Covington Clarkson, L. M. (2001). The effects of the Connected Mathematics Project on middle school mathematics achievement. (Doctoral dissertation). Retrieved from Dissertation Abstracts International, 61(12). (ProQuest ID No. 727079071)

ABSTRACT: The purpose of this study was to examine the three-year effect of the Connected Mathematics Project (CMP) on the mathematics achievement of middle school students in an urban school district. This was accomplished by (1) comparing the mathematics achievement of eighth graders who have completed three years of CMP with the achievement of eighth graders who have completed three-years of a traditional curriculum; (2) comparing the interaction and communication patterns in the two types of classrooms; and (3) comparing the mathematics achievement of historically underrepresented students in both curricula. In order to provide for a richer analysis of the CMP experience, the overall design employed quantitative and qualitative methodologies. The quantitative section of the study examined the mathematical achievement of 700 of the 1999- 2000 eighth graders as evidenced by their State Basic Standards Test(BST) scores. The qualitative segment of the study explored the experiences of the primary participants, the teacher and the students.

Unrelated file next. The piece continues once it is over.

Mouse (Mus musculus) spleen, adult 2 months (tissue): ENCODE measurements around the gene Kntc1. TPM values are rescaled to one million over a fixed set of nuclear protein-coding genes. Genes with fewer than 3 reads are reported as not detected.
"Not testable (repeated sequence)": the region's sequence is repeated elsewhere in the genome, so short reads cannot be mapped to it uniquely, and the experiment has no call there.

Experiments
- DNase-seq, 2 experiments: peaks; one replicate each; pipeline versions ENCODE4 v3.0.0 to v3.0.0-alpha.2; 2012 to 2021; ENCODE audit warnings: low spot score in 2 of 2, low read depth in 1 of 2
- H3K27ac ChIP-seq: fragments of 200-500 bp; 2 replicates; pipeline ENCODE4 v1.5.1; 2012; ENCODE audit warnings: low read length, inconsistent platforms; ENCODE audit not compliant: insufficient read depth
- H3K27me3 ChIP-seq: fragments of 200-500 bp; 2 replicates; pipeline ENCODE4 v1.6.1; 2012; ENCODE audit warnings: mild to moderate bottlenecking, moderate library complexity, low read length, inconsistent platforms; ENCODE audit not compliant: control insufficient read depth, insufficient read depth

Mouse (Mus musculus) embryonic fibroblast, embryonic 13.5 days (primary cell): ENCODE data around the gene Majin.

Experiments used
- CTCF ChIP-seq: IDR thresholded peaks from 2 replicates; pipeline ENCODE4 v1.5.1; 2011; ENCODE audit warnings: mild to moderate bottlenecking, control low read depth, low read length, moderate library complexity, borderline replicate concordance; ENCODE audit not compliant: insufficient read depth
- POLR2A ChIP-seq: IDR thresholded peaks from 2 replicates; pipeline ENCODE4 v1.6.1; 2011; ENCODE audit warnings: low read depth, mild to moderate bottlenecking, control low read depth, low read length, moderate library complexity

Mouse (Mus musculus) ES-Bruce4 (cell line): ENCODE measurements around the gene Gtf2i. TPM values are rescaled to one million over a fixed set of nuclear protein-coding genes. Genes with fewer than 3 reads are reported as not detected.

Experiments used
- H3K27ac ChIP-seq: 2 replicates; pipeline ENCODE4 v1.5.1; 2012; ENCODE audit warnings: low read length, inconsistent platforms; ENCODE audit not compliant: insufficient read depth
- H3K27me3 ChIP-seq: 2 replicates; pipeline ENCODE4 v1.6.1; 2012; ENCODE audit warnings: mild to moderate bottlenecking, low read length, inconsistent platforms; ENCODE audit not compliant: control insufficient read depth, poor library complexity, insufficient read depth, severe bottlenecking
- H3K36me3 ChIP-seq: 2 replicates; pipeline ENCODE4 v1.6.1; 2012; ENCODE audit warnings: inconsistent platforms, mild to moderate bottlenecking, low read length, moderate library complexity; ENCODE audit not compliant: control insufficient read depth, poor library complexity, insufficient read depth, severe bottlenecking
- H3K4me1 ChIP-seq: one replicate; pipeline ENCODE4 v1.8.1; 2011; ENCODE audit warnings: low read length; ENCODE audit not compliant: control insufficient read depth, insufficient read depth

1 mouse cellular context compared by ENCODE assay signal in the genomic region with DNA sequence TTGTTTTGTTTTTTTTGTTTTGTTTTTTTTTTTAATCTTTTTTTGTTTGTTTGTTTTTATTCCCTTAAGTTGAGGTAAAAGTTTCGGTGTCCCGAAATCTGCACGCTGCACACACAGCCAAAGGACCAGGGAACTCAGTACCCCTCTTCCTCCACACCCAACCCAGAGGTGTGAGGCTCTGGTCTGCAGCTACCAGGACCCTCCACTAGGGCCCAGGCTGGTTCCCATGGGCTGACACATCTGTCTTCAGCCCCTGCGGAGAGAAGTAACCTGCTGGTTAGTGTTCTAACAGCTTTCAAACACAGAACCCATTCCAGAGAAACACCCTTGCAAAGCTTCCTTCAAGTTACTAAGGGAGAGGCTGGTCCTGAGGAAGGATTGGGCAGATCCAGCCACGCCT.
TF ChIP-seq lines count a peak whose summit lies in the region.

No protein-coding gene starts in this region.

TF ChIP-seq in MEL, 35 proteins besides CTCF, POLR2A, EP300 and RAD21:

Using the State Basic Standards Test as the dependent variable, there was no significant difference between the mathematics achievement of CMP students and that of traditional students after three years of the respective curricula. The achievement gap between CMP Caucasian students and CMP African American students was smaller than the achievement gap between these groups in the traditional curricula. The classroom interaction and communication patterns were very different. CMP classrooms provided more opportunities to learn mathematics than traditional classes. Moreover, CMP students demonstrated algebraic reasoning skills at the same level as the traditional students and demonstrated conceptual understanding through the use of multiple strategies at a higher level than traditional students. Overall, CMP students had a higher level of satisfaction and more positive experiences in their mathematics classes than did traditional students.